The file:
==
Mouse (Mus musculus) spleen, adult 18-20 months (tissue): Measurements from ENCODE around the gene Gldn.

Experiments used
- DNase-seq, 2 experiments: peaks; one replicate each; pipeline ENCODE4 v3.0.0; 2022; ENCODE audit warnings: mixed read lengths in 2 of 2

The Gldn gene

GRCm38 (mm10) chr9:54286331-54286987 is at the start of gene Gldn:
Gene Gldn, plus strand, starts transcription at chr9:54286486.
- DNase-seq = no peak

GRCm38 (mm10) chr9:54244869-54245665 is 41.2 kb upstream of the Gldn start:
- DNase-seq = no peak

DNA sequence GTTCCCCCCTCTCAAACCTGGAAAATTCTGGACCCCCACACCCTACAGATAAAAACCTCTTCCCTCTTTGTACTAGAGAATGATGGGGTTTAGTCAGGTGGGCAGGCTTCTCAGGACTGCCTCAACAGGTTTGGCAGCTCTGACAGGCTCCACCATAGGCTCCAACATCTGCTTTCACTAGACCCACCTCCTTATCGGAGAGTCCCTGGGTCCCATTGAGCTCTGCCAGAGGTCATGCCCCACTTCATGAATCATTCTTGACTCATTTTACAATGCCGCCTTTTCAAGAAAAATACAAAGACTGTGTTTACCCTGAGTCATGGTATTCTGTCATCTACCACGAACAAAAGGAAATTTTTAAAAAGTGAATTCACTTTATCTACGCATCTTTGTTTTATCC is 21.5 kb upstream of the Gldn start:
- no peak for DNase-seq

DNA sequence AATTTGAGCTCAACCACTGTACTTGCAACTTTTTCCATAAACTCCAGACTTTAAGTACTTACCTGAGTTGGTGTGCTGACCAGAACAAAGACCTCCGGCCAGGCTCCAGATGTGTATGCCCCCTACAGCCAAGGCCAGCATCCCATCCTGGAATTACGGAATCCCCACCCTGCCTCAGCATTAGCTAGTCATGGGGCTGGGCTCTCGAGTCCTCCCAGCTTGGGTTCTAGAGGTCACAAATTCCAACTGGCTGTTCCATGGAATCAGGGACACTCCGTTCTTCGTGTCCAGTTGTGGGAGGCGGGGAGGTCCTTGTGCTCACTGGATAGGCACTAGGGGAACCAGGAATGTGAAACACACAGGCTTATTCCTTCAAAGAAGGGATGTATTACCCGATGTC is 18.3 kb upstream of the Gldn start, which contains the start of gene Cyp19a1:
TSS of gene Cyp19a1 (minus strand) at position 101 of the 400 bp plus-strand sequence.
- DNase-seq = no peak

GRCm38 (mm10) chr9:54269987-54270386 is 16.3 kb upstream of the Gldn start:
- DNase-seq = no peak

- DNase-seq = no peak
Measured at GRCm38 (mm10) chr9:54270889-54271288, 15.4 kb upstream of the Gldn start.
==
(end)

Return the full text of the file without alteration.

Mouse (Mus musculus) spleen, adult 18-20 months (tissue): Measurements from ENCODE around the gene Gldn.

Experiments used
- DNase-seq, 2 experiments: peaks; one replicate each; pipeline ENCODE4 v3.0.0; 2022; ENCODE audit warnings: mixed read lengths in 2 of 2

The Gldn gene

GRCm38 (mm10) chr9:54286331-54286987 is at the start of gene Gldn:
Gene Gldn, plus strand, starts transcription at chr9:54286486.
- DNase-seq = no peak

GRCm38 (mm10) chr9:54244869-54245665 is 41.2 kb upstream of the Gldn start:
- DNase-seq = no peak

DNA sequence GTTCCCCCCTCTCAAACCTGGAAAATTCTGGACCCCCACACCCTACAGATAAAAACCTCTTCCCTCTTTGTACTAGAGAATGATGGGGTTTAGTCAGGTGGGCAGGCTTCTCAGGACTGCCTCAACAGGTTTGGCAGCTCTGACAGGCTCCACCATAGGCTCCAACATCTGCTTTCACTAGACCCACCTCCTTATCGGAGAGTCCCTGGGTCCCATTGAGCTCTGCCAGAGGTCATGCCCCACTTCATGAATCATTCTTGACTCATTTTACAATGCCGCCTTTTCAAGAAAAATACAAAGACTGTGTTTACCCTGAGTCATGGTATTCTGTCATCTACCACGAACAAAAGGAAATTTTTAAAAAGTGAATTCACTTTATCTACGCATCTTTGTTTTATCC is 21.5 kb upstream of the Gldn start:
- no peak for DNase-seq

DNA sequence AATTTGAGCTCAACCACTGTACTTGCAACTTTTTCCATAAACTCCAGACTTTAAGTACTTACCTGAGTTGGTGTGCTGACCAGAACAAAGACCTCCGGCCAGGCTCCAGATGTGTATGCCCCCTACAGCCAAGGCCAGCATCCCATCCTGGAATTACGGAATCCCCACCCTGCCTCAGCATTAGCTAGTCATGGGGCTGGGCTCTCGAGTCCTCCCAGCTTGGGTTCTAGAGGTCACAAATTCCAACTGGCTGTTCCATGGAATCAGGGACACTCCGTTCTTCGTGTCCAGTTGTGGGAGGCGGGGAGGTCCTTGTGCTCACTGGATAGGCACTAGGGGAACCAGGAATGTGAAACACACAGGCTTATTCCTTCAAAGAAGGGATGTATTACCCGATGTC is 18.3 kb upstream of the Gldn start, which contains the start of gene Cyp19a1:
TSS of gene Cyp19a1 (minus strand) at position 101 of the 400 bp plus-strand sequence.
- DNase-seq = no peak

GRCm38 (mm10) chr9:54269987-54270386 is 16.3 kb upstream of the Gldn start:
- DNase-seq = no peak

- DNase-seq = no peak
Measured at GRCm38 (mm10) chr9:54270889-54271288, 15.4 kb upstream of the Gldn start.